Volume 9, Number 1, 2013

prise-deparole-logo-40          This journal is published in French only.

Ali Reguigui et Julie Boissonneault

Foreword. Prolegomena to a Linguistic of Complexity (p. 13-16)

Amr Helmy Ibrahim

A Unified Measure of Linguistic complexity (p. 17-80)

Abstract: This paper tries to demonstrate that it is possible to set a standardized unified measurement of almost all types of linguistic complexity, in all languages, providing the use of a system of description and interpretation–i.e. the Defining Matrix Analysis (DMA) – which is founded on the remarkable metalinguistic function of natural lan­guages which allow them to self- describe with their most common words through the building of equivalency classes in which the grammatical facts – the main source of complexity – are « uncomplexified » and measured in terms of regular reduction operations.

Key-words: Matrix Analysis, linguistic complexity, grammar, general linguistics, lexicon, grammar, syntax, metalanguage, self description, grammaticalisation.

Sara Vecchiato et Sonia Vanna Gerolimich

Is the Medical Language “too Complex”? (81-122)

Abstract: This paper provides an analysis of the characteristics of complexity in medical language. Complexity allows a greater density of informational content, and a more efficient transmission of information among experts. However, if the ratio between informational content and effort required to understand it exceeds a determined threshold, complexity may impede communication rather than aid it. This so called “hypercomplexity” creates a barrier in communication, not only between healthcare professionals and unqualified persons, but also among specialists.

For the classification of a text the authors propose a complexity scale, based on the linguistic opaqueness and the typology of the text. The impact of the complexity level on the result of a communication will be shown on examples taken from a corpus of educational material (informed consent forms and pharmaceutical package inserts).

Key-words: Specialized language, medical language, complexity, syntactic condensation, hypercomplexity, nominaliza­tion, eponym, loan-word, informed consent form, medicine instruction leaflet.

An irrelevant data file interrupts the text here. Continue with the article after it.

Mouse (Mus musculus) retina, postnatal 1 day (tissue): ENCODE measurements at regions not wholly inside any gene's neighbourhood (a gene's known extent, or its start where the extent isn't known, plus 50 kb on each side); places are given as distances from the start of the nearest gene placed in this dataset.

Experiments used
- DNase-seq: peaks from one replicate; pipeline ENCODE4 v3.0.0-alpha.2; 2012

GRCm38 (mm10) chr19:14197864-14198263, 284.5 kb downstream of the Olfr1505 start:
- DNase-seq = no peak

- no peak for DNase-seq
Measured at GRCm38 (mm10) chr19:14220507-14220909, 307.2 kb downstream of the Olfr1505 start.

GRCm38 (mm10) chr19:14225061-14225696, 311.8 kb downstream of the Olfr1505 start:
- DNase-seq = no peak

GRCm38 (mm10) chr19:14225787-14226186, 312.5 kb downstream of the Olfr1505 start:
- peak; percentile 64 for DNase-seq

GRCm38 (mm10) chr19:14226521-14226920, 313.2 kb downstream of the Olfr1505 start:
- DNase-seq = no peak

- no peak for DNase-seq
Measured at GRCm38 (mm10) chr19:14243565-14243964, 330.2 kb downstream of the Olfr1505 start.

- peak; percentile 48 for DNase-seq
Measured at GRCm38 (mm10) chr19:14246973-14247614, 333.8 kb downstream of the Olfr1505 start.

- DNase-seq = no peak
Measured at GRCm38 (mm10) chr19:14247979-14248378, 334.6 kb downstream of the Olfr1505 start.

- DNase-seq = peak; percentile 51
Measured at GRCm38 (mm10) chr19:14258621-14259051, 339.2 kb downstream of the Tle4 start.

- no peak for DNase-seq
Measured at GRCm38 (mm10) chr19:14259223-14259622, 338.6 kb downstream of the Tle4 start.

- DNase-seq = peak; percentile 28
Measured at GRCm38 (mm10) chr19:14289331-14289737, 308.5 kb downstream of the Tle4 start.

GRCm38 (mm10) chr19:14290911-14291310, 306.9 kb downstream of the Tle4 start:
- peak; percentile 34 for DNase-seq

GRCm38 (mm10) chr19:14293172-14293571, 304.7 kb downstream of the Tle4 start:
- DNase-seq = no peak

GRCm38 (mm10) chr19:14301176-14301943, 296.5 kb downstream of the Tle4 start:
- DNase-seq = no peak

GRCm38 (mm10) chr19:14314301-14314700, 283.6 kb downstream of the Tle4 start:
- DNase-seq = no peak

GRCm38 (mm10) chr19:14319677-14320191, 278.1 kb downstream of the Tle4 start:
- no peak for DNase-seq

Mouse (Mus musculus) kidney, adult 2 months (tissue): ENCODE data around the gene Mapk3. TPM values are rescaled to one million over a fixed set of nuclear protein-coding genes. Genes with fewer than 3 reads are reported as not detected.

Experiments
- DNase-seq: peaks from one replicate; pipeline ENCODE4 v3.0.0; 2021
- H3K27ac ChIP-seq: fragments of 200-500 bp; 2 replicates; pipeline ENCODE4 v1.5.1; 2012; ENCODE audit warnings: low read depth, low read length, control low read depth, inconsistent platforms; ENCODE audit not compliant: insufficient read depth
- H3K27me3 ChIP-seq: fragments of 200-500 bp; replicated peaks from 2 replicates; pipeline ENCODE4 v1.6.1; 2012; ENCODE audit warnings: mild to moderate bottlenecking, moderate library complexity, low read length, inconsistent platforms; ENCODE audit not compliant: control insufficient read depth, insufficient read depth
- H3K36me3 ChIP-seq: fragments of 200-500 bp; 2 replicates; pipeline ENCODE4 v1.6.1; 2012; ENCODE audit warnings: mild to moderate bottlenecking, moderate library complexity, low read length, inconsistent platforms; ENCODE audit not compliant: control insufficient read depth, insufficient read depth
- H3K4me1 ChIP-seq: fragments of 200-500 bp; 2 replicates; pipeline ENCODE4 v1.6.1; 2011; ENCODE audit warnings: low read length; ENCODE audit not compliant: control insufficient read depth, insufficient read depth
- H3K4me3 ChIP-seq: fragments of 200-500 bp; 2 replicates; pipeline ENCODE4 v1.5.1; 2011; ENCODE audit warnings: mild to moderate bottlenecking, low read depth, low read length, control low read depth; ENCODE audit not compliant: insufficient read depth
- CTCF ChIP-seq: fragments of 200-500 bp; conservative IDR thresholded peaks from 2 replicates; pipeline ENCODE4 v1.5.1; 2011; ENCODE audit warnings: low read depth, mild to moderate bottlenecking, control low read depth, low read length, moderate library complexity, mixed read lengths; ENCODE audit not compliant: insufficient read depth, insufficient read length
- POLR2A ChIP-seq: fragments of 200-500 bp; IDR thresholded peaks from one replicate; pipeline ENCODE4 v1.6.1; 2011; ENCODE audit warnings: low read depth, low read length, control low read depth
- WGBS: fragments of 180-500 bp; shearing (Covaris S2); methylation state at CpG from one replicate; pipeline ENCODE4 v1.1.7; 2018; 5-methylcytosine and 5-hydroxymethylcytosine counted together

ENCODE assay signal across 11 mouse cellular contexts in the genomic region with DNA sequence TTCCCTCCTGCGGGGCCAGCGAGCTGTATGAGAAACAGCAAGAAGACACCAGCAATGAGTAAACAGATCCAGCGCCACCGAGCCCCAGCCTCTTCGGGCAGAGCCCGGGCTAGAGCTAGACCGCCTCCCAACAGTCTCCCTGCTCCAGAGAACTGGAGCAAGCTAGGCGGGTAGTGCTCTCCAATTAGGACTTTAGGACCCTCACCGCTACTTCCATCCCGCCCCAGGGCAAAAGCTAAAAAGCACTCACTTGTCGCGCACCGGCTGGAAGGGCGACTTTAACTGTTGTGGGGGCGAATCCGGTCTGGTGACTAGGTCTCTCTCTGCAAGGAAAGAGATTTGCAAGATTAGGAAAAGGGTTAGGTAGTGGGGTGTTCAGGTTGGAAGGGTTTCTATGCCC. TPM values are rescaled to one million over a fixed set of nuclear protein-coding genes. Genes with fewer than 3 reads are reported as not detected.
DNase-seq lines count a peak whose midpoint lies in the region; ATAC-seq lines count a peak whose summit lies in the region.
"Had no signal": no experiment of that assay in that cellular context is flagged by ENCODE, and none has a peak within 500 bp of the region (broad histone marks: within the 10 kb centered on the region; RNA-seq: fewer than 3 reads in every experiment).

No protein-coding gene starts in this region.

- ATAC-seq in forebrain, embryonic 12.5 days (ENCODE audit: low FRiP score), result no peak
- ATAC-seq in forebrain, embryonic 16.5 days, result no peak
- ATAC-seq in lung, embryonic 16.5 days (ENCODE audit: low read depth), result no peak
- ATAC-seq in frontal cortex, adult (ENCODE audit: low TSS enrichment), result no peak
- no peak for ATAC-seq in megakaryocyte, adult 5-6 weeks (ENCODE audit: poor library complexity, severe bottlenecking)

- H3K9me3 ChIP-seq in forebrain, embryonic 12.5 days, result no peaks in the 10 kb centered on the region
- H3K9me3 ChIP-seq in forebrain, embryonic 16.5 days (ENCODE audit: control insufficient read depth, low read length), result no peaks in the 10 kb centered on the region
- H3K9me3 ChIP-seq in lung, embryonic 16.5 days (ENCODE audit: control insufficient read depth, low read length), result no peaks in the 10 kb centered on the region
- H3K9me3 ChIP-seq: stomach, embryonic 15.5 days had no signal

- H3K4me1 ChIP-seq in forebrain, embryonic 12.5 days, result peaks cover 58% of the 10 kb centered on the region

Claire Martinot

Is Linguistic Phenomenon Complexity always a Source of Difficulties? The Case of Acquisition of Relatives in First Language (French and German) (p. 123-169)

Abstract: The system of relative clauses is considered as a complex system. One of the implications of this statement ought to be that its acquisition should pose difficulties for children. An identical experimental protocol has been implemented with French children (aged 4-10 years) and German children (aged 6-10 years). It consists in asking these children to retell individually the story which has just been read to them. The study shows that out of the six relative clauses contained in the source text, only two non-defining relative clauses, with a significant diegetic weight, have been relatively often reformulated by a relative, although only by French children. The occur­rence of a relative pronoun is not a sufficient criterion to evaluate the progress in the acquisition of the system of relative clauses. In contrast, the paraphrastic reformula­tion of complex phenomena which are attested in the original relative clauses (as opposed to their suppression, semantic change and repetition), provides a reliable cri­terion for the level of acquisition of relative clauses.

Key-words: Complexity, difficulty, defining relative clauses, non-defining relative clauses, late acquisitions, interlingual comparison, reformulation procedures, semantic equiva­lences, restructuration.